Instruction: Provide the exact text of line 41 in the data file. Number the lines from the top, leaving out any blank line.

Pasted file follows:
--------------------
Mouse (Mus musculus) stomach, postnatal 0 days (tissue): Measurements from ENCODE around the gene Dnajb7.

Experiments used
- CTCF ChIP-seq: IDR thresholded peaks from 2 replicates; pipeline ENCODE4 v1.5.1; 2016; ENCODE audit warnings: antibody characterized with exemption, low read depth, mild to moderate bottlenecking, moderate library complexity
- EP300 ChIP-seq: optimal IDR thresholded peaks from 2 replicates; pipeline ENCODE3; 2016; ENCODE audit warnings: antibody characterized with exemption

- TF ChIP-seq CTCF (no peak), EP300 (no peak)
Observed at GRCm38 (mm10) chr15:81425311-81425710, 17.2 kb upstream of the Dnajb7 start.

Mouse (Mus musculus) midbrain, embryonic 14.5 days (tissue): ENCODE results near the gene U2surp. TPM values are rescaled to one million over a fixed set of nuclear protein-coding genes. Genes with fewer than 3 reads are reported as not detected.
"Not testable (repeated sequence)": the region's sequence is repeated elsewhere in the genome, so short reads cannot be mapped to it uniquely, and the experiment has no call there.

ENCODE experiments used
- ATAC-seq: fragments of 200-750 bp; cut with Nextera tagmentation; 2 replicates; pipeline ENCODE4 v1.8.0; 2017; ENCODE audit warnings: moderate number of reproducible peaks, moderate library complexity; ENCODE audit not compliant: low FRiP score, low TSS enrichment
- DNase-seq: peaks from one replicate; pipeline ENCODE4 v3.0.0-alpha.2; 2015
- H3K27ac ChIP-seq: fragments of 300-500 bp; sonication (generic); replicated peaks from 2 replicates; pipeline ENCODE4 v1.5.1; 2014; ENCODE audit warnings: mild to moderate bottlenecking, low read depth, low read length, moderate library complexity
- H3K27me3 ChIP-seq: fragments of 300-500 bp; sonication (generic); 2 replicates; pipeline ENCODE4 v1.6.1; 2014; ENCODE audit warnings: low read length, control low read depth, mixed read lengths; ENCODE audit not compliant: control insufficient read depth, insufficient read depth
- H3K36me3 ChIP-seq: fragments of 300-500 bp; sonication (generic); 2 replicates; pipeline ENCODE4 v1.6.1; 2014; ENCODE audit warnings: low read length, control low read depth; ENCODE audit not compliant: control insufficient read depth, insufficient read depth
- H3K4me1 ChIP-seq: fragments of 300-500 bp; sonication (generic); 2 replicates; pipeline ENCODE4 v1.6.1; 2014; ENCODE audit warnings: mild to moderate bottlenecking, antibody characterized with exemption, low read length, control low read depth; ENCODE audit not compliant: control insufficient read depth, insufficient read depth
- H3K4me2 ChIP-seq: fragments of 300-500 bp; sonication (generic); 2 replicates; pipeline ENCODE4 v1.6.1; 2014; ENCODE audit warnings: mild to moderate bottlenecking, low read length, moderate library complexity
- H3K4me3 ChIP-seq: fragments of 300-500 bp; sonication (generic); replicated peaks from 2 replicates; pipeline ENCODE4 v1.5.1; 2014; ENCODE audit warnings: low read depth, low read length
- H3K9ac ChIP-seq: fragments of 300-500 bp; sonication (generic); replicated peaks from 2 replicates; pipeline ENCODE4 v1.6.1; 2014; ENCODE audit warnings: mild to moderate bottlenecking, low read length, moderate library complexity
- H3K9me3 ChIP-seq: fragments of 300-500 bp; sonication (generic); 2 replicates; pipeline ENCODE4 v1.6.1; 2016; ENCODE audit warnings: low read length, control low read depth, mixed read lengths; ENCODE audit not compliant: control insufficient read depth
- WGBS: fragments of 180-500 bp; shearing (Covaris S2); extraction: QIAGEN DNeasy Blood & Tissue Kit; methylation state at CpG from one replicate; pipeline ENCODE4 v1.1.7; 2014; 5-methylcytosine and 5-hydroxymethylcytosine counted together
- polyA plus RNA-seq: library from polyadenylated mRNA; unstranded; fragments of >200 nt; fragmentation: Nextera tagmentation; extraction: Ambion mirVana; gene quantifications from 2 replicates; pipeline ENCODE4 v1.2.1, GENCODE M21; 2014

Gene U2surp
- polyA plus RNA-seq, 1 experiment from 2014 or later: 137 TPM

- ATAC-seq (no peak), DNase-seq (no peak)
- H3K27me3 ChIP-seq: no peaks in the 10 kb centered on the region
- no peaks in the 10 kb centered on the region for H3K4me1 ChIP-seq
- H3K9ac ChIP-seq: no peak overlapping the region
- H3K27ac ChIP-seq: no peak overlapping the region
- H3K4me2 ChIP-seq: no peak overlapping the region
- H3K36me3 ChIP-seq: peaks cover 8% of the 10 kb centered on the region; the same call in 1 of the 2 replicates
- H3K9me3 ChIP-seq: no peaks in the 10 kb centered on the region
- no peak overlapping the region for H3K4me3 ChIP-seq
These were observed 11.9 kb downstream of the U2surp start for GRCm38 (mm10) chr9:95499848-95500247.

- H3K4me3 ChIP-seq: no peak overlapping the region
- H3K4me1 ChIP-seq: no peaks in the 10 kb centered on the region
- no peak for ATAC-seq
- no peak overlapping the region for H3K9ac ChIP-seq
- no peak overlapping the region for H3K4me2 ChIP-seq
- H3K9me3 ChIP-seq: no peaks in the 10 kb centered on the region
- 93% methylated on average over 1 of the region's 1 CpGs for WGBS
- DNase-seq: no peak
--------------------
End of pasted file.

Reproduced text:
- DNase-seq: no peak